In 1960 Vicars became a member company of Simon Engineering, a multi-faceted engineering group, containing a food division, which over the next 25 years allowed Vicars to further advance their technological edge. During this time the number of firsts continued and include the patented “Sprag” mixer developed with the Flour Milling and Baking Research Association. Which greatly improved dough consistency and speeded up the mixing process. The patented Weighmix system which enables the ingredients to be weighed extremely accurately within the mixer itself thus eliminating “in flight” losses of ingredients and therefore ensuring that the baker starts the process with a consistent dough mix every time, and the patented Vertical Cut Laminator was introduced in 1970 and again was a major breakthrough in space saving and product weight control.
The next big development came in 1991 when the Bakery Business Area was formed; this comprised many well-known and respected British company names including Spooner, Vicars, Asser, Oakes, Jahn and Klimatank. This combined expertise enables us to produce equipment for the biscuit, bread, cake, pie, pizza, quiche and snack industries. In April 1992 this Group became a part of SASIB SpA and was fully integrated with four other illustrious names those of G P A Orlandi of Verona Italy; Meincke of Copenhagen Denmark; Ricciarelli of Schio Italy and SPS of Navaro Italy, thus forming the Biscuit & Snack division of SASIB Food & Beverage machinery, to serve all the needs of the industry.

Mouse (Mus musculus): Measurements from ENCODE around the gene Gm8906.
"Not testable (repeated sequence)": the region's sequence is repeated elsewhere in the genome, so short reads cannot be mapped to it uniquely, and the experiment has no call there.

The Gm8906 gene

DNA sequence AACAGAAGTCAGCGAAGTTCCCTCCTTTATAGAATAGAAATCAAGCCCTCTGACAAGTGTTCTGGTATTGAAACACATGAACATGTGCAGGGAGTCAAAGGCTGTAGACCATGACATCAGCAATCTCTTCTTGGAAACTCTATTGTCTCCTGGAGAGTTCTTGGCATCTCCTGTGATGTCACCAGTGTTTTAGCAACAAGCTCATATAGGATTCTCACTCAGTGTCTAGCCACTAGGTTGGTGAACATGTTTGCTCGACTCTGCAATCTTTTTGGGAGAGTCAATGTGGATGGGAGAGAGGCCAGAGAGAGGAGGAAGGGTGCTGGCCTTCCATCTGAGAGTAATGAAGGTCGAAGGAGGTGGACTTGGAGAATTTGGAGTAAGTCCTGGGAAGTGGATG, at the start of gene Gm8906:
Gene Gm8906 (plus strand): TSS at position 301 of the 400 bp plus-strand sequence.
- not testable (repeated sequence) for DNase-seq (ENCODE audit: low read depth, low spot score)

2001 saw a change of direction for Sasib and Spooner-Vicars, Meinke and SPS became the Dry Foods Company – still concentrating on total commitment to the customer. Today the company offers equipment and systems capable of mixing, forming, baking, cooling, sandwiching and packaging to produce every type of Biscuit & Snack baked product and so continue the tradition of being the innovative, leading edge technology supplier to our world-wide industry. As you can see the above is a brief history bringing us through the last 150 years.
2012 – SVBS were bought & integrated in to the Middleby Food Group of Companies ( a major global supplier of all types of Service kitchen & Baking Systems for the major fast food chains).
Also 2012 saw the creation of a new Food Processing Division, split in to Meat and Bakery sub-divisions. see www.middleby.com for more details.
SVBS prove to be a pivotal company , along with Stewart Systems (Bun Track Plants), Baker Thermal Services (Tin Bread Lines), and Auto-Bake – Serpentine Baking Lines for muffins etc).
Today we enter the challenges of a new millennium as a strong and growing organisation, operating in an ever changing and challenging marketplace. Now, as throughout the proceeding 160+ years, it is the people who make any organisation strong and successful; it is the people who produce and develop the ideas, and it is the people who implement these ideas turning them into reality. We are fortunate to have a great team